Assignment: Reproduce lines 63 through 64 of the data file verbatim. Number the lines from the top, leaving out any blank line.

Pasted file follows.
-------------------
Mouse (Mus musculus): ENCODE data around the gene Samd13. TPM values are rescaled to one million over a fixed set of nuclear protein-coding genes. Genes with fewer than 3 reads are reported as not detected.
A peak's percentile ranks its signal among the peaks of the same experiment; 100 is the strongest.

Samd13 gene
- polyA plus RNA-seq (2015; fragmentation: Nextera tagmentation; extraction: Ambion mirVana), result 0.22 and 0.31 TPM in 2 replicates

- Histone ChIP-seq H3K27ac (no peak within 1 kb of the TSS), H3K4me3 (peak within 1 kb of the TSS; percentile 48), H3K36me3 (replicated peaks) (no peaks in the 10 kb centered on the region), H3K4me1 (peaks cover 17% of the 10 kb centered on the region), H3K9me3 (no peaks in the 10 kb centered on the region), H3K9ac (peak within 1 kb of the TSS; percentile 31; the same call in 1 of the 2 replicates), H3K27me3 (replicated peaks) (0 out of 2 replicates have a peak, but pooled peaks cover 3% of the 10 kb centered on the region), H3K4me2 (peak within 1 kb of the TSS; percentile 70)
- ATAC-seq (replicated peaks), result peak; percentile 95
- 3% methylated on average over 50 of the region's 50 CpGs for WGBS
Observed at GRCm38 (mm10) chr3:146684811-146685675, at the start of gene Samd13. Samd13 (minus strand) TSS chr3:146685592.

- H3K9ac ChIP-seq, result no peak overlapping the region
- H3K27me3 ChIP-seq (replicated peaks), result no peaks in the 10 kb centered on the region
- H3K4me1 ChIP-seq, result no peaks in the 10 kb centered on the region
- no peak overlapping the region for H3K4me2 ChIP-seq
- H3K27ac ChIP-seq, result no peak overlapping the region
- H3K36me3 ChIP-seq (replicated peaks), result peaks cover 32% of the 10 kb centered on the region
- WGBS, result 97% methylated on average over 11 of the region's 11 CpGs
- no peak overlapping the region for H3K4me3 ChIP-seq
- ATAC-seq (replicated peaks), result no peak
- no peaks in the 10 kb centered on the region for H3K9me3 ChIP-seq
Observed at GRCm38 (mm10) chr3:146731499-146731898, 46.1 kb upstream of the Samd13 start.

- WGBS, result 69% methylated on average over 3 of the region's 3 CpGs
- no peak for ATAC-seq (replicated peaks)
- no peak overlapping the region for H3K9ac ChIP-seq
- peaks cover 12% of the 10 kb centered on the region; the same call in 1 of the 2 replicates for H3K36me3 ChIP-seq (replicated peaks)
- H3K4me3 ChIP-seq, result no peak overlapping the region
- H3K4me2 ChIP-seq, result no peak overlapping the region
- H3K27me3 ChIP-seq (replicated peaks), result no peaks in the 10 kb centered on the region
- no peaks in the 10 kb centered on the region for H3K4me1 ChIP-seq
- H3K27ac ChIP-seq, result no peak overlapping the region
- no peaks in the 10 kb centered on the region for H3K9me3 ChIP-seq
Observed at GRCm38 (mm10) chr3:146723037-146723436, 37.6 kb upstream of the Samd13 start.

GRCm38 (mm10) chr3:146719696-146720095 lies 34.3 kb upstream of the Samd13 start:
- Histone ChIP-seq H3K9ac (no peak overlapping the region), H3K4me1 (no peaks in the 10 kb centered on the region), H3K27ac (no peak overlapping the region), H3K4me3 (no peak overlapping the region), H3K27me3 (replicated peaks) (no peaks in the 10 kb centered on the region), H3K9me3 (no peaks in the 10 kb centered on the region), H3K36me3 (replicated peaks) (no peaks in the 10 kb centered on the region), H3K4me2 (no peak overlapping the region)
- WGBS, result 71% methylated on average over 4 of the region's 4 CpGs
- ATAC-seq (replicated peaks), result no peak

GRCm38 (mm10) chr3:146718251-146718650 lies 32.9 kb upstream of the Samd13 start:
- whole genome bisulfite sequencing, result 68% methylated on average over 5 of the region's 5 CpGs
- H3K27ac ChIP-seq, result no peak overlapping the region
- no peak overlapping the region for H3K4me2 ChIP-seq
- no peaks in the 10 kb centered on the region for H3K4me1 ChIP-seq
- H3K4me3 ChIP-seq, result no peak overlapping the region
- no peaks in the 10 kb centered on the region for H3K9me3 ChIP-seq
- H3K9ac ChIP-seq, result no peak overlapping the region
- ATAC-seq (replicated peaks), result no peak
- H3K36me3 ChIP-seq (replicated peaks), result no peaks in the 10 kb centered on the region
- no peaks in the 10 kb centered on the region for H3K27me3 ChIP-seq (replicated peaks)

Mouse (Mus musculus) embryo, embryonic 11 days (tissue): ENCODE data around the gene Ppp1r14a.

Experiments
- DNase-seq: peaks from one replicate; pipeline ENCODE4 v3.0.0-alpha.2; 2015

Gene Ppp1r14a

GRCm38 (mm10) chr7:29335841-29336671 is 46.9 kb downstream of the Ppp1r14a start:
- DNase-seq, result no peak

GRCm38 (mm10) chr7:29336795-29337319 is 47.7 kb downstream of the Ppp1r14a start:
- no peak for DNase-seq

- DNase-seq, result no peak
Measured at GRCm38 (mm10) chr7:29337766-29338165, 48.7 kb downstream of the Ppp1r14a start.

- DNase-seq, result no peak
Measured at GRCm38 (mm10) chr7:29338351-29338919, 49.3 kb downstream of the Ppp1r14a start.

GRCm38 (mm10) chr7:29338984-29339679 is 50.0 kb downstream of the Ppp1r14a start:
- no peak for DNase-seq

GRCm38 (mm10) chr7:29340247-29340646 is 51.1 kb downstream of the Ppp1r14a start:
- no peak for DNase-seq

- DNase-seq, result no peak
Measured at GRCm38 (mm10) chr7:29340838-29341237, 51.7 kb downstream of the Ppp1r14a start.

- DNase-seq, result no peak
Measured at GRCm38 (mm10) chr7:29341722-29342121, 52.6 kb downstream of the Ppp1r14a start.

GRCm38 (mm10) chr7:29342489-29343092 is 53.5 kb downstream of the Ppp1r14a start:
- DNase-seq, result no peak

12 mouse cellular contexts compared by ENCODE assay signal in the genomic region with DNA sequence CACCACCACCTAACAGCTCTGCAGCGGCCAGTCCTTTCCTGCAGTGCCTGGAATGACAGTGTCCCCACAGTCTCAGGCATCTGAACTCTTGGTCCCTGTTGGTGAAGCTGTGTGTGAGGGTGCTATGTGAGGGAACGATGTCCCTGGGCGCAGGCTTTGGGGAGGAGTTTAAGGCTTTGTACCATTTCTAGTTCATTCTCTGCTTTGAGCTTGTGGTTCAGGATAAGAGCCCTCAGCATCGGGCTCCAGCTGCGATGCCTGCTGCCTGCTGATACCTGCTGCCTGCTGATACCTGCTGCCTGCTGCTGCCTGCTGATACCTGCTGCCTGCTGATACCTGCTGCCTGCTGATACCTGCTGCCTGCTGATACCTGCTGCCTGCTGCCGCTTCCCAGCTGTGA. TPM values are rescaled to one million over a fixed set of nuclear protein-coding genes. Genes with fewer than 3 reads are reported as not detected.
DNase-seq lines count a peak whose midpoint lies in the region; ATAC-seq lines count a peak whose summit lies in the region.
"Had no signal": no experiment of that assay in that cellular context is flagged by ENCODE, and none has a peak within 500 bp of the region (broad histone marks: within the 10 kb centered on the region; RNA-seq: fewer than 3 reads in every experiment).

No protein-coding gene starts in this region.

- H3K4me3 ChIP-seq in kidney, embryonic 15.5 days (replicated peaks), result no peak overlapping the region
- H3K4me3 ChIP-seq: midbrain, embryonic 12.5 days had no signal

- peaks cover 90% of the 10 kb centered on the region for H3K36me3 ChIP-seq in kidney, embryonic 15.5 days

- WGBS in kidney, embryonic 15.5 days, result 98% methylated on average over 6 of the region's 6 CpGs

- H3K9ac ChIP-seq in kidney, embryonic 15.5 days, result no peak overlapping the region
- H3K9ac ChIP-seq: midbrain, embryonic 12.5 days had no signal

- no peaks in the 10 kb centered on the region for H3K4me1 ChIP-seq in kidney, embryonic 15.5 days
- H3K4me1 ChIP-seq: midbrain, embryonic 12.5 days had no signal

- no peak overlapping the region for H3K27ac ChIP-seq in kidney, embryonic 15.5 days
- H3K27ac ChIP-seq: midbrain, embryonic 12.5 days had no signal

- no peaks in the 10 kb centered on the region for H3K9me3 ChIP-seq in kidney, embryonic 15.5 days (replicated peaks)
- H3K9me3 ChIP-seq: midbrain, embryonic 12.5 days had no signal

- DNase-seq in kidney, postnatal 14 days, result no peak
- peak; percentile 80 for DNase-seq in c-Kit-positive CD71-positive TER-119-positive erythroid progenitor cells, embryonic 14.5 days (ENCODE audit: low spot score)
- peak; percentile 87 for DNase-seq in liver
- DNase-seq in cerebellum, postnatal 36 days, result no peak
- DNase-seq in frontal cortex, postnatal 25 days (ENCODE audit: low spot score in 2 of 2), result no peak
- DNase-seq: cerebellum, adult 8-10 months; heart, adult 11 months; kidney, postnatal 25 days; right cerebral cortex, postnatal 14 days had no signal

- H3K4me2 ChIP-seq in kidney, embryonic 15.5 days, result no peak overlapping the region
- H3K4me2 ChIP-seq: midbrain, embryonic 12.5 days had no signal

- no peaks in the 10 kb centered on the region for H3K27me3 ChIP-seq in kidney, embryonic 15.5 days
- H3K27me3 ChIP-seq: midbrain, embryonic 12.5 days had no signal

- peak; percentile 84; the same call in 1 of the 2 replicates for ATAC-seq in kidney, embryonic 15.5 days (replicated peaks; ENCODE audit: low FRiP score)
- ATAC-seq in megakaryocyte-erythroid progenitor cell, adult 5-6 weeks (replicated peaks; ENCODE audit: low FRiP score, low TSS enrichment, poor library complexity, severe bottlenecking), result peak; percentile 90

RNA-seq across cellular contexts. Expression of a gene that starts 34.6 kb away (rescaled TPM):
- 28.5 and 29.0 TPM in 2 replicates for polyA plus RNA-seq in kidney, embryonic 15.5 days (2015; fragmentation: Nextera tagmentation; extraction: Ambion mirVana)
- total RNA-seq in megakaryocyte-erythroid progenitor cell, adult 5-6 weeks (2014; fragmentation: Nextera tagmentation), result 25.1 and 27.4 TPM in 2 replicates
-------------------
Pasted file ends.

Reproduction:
Measured at GRCm38 (mm10) chr7:29340838-29341237, 51.7 kb downstream of the Ppp1r14a start.

- DNase-seq, result no peak